As I’ve mentioned in past blogs, our family has a…tradition?–yes, I guess it’s a tradition–of going on evening drives with the kids in order to get them to fall asleep. We’ve been getting diminishing returns. Last week we went on one where by the time we pulled back into the driveway, both of the little assholes were wide awake. I still had to read them a bedtime story. My wife Evi and I were both like, what’s the point?
So while we’ve been doing that less frequently, last night we gave it another shot. SUCCESS! Norah went out pretty quickly, and about ten minutes later, Sasha followed. It’s not just about knocking the girls out, by the way. It’s also a time for Evi and I to connect. We hold hands and really talk. Except, she fell asleep too. I was about fifteen minutes from home, and had three snoozing girls. I guess I had no choice but to think to myself.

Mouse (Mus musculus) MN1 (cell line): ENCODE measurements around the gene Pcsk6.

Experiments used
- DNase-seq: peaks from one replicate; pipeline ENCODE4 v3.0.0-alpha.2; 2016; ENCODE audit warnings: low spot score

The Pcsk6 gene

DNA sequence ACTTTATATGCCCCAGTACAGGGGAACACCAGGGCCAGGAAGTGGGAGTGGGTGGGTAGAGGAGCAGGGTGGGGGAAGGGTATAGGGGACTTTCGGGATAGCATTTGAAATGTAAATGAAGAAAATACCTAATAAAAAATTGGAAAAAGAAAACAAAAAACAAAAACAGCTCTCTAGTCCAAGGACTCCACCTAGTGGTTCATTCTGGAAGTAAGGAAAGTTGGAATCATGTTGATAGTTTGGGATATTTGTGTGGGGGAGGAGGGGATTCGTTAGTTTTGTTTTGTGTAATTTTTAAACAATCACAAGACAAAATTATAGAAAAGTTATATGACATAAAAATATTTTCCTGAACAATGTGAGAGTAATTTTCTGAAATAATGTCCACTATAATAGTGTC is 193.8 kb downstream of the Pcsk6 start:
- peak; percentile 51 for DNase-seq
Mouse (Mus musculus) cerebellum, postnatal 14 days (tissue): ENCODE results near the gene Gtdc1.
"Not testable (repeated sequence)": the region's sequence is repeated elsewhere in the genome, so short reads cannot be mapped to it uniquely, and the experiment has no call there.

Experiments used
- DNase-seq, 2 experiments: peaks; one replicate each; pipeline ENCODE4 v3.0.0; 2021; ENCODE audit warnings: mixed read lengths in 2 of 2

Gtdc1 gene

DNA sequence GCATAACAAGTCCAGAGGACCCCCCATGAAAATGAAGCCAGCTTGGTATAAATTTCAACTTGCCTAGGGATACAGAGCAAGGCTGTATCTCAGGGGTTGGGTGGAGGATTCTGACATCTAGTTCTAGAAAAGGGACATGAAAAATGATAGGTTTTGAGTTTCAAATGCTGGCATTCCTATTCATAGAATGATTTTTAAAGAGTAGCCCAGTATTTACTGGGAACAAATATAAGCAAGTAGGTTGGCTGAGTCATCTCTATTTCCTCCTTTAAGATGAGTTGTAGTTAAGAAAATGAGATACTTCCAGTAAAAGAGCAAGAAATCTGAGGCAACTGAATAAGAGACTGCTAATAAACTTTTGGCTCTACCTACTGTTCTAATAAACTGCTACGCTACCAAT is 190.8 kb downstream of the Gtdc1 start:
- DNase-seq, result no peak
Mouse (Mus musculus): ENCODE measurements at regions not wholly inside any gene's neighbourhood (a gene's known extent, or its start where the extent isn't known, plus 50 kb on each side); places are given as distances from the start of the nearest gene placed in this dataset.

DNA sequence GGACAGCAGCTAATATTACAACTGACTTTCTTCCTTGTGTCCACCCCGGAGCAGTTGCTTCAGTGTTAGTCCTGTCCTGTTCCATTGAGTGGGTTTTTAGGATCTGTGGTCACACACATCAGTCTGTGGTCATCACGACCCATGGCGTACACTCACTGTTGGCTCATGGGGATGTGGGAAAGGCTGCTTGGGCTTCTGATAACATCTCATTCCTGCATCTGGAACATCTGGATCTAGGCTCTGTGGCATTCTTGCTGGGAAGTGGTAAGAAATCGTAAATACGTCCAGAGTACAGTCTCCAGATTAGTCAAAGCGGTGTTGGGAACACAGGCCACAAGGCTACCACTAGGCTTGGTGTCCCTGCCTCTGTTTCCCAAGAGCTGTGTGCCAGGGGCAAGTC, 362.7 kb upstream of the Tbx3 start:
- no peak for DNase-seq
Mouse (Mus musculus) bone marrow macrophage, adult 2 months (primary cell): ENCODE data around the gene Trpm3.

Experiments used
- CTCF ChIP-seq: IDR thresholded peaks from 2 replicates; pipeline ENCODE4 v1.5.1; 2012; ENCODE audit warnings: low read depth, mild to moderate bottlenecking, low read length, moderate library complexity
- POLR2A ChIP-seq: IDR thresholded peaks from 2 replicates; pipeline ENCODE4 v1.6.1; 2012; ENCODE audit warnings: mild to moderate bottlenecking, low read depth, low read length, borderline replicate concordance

Right about this time, I passed an assisted living facility. At that instant, my first thought was, I’ve GOT to convince Dad to move into one of those. Of course, another instant later, I remember I already attended his funeral nearly two years ago. This happens almost every time I pass one of those facilities. For a nanosecond, I forget he’s gone.
I think it’s nuts how the human brain works, or in this case, how it doesn’t work. For the very briefest of instants, my dad is still alive. My mind wiped away that I held his hand as they turned off the ventilator, that I kissed his forehead right before leaving the ICU, that I accepted the American flag on his behalf, and that we’ve refinanced the house, bought my sister out, and completely remodeled it, leaving almost no trace of the hoarder that used to live here.
Then BAM! Oh, that’s right. He’s dead already.
That doesn’t happen with my mom for some reason. Maybe because she’s been gone for over seven years now. Or perhaps I still have some unresolved issues with my father. My mom lived a very happy, complete life. It hurts that her story is over, but at least I know she found the fulfilment she was looking for. My dad never found shit. He spent the last twenty years of his life pretty miserable; especially so after Mom was gone. There was no talking him out of that misery.
Anyway, I didn’t lack for a subject to think about for the following fifteen minutes, as I steered the van for home.
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